Our Goal: Preventing Unintentional Child Injuries

For decades, scientific evidence has shown that child injuries are predictable, preventable events. Despite this evidence, many parents and policymakers do not view child injury as something that can be avoided. Information that could save children’s lives is often ignored or under-publicized in the very crowded media climate and digital world.

Prevent Child Injury brings together a coalition of stakeholders to speak with one voice and share specific injury prevention messaging on a national level. When researchers, educators, public health professionals, and others speak with one voice, they can amplify their reach and effectiveness by giving the public the same messages from multiple sources at the same time.


Toolkits: Coordinated Timing and Content

The coordination of timing and content is crucial for raising awareness of child safety issues. Prevent Child Injury identifies relevant injury topics tied to seasons and events throughout the year and assembles a toolkit to encourage members to publicize key information about that topic. While members may use their own materials during a particular campaign, they can also visit this website to obtain brand-able documents created by Prevent Child Injury that facilitate messaging, such as social media posts, customizable press releases, and blog articles. Prevent Child Injury also creates a resource list within each topic-related toolkit linking to materials created by our partners and other trusted sources.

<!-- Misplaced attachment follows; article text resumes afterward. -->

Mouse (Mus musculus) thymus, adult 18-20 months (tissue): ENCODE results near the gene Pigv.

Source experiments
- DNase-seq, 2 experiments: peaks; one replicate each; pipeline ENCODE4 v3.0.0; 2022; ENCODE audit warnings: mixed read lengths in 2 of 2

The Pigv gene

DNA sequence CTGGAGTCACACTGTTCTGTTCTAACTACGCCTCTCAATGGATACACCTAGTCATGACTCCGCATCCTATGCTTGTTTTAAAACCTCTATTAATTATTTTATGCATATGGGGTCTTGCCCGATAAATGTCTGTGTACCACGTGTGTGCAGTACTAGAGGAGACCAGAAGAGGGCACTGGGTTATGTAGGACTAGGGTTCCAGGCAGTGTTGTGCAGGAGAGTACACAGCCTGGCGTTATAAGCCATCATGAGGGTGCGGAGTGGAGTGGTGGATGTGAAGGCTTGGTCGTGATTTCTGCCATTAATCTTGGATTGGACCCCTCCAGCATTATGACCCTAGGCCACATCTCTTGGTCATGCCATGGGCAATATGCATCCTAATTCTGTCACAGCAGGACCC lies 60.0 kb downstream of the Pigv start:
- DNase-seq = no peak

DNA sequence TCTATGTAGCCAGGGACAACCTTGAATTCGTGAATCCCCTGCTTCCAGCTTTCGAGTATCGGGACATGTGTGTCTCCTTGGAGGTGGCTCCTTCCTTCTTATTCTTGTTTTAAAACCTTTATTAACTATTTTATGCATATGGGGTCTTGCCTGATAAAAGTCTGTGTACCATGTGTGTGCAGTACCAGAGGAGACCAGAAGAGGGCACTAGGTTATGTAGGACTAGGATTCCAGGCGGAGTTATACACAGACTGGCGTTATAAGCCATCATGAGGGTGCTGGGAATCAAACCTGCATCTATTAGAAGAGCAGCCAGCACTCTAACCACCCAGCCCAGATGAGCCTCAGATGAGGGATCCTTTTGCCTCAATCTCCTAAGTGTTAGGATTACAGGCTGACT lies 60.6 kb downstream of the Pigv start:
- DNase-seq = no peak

Our History

Prevent Child Injury received start-up funding from the United States Centers for Disease Control and Prevention (CDC). In 2012, CDC’s National Center for Injury Prevention and Control, together with more than 60 partner organizations, released the National Action Plan for Child Injury Prevention (NAP). The overall goal of the NAP was to raise awareness about the problem of child injury and the effects on our nation, offer solutions by uniting stakeholders around a common set of goals and strategies, and mobilize efforts to reduce child injury and death. To spark action, the CDC funded nine projects, including Prevent Child Injury, to implement specific strategies from the NAP. Prevent Child Injury was developed to address the communications initiative of the NAP.